The remnants of Hurricane Ida devastated parts of the northeastern United States, including New York City. While the weather forecasts accurately sounded the alarm days in advance, this extreme event took its toll on one of the most populous cities in the world. In the aftermath, journalists started emailing scientists like me asking about climate change connections. For me, I like to discuss the humanitarian and weather aspects of disasters like this in the short-term. However, it’s now time to discuss the human impacts on the floods in New York City.

The first inclination is to make a beeline to anthropogenic climate change. Ok, let’s start there. The relevant points are that physics tells us there is likely some connection to the warming atmosphere. Dr. Ashleigh Massam writes on the JBA Risk Management website, “The atmospheric moisture content increases with respect to a change in temperature – essentially, the warmer the atmosphere, the more water is held in the atmosphere, and therefore higher rates of precipitation can be expected.” This is a simple statement of the Clausius-Clapeyron relationship between temperature and water vapor. Massam goes on to say that, “According to the Clausius-Clapeyron relationship, atmospheric water content increases by between 6 and 7% per 1 °C.”

Many people use the “ atmosphere holds more water vapor” narrative because it is a “low-hanging fruit” answer. I have likely used it myself. However, the discussion is more fundamentally rooted in a narrative about evaporation and condensation rates. A common way for condensation (including cloud formation) to occur is by cooling the air (slowing water vapor molecules and the rate of evaporation). This allows condensation rates to exceed evaporation rates. However, this point on a Penn State University website is also relevant – “If the amount of water vapor molecules increases enough (dew points increase enough) to make the condensation rate greater than the evaporation rate, then net condensation can occur and liquid water drops can form and grow.”

The most recent U.S. National Climate Assessment report has consistently shown that the rainfall events in our country have changed. Average rainfall events have changed by about 4% since 1901, but there is significant regional variability. However, people and society are most impacted by extremes like the New York flooding. Here’s where it gets worrisome. According to the 2018 report, “For heavy precipitation events above the 99th percentile of daily values, observed changes for the Northeast and Midwest average 38% and 42%, respectively, when measured from 1901, and 55% and 42%, respectively, when measured with the more robust network available from 1958.” The report also warned that the Northeast and the Midwest will continue to see the largest increases in heavy rainfall events (additional increases beyond 40% are projected by 2070 to 2099).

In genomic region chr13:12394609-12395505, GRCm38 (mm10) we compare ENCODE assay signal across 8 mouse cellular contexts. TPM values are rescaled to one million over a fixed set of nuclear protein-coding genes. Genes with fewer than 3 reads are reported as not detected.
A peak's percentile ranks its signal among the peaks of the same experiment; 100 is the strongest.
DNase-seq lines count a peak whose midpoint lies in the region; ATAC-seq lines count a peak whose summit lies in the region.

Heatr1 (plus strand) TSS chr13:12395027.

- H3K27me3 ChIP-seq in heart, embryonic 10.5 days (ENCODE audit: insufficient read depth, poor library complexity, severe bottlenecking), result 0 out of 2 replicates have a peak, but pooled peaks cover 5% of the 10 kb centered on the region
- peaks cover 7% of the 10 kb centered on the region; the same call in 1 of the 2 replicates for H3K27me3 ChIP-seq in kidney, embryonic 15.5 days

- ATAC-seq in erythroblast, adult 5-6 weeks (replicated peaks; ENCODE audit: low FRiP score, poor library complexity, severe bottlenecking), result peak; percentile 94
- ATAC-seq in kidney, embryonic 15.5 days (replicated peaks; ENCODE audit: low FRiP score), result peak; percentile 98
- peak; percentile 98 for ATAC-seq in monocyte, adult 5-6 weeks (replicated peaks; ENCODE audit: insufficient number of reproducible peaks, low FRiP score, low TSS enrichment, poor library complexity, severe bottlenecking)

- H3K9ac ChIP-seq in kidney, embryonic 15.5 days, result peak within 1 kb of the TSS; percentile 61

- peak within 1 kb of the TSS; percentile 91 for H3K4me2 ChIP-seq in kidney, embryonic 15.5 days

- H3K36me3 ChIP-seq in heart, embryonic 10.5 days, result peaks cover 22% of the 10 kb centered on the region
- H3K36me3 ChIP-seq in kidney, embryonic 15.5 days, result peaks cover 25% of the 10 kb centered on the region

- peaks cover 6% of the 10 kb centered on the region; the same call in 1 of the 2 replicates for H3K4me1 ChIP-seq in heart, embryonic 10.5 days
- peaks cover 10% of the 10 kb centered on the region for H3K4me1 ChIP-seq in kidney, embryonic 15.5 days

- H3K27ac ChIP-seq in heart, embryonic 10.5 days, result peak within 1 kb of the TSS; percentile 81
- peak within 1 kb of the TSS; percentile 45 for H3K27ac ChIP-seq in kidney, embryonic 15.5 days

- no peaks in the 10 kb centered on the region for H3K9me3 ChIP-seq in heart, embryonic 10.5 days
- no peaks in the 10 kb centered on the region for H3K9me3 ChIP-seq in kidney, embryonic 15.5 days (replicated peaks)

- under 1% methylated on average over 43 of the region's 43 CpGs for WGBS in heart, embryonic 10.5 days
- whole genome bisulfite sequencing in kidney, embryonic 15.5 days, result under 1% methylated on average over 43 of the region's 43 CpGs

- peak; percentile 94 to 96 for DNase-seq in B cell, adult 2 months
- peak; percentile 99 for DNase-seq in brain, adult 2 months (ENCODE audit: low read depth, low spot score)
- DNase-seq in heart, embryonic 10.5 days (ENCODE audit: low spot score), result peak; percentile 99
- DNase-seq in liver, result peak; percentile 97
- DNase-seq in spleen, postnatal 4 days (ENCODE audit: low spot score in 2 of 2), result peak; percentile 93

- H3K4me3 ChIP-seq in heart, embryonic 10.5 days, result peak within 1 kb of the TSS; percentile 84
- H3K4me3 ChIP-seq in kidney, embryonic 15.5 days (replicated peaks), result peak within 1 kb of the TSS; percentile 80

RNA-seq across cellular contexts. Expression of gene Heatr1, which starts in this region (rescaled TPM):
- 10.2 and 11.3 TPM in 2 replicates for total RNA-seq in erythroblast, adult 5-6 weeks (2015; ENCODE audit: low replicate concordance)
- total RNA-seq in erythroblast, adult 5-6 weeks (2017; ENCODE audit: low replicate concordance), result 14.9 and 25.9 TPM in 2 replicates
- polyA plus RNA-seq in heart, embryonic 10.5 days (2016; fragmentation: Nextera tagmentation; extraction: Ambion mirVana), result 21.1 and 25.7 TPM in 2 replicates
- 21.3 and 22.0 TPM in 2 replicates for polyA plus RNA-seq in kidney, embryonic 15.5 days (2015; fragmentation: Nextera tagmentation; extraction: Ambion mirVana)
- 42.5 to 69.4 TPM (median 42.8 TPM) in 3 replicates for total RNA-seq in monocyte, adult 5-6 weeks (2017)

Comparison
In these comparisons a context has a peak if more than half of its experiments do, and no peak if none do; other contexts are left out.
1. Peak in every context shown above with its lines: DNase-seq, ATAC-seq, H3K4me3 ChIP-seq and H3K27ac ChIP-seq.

Even with climate change, some human impacts that amplify flooding get overlooked. We all learned about the components of the water cycle in school – condensation, evaporation, runoff, infiltration and so on. Impervious surfaces (parking lots, roadways, and such) increase runoff of rainwater into nearby streams, stormwater drains, and rivers. Guess what this does? According to a U.S. Geological Survey (USGS) website, “As watersheds are urbanized, much of the vegetation is replaced by impervious surfaces, thus reducing the area where infiltration to groundwater can occur. Thus, more stormwater runoff occurs.” Such rapid runoff (and reduced infiltration) results in increased chances of more severe and frequent flooding.

My colleague Professor Brian Bledsoe articulates another challenge (and opportunity). Bledsoe, the director of University of Georgia’s Institute for Resilient Infrastructure Systems (IRIS), wrote in the Washington Post, “The future is unknowable, but investments in hybrid systems of traditional “gray” and natural “green” infrastructure that work together along with nonstructural measures such as insurance reform, zoning, buyout and relocation can improve outcomes across a wide range of future scenarios.” IRIS, which I am also affiliated with, is exploring some of these concepts in partnership with the U.S. Army Corps of Engineers through their Network for Engineering With Nature (N-EWN).

Bledsoe is pointing to challenges related to our engineered environment. Many mitigation strategies and stormwater management systems in cities like New York or Atlanta are outdated. They are engineered based on what Bledsoe often calls “stationarity,” or the assumption that heavy rainstorms falling on New York City in 1965 look like ones that do today. They don’t and our stormwater management systems are quickly overwhelmed.

Flooding is not just a function of what falls from the sky.

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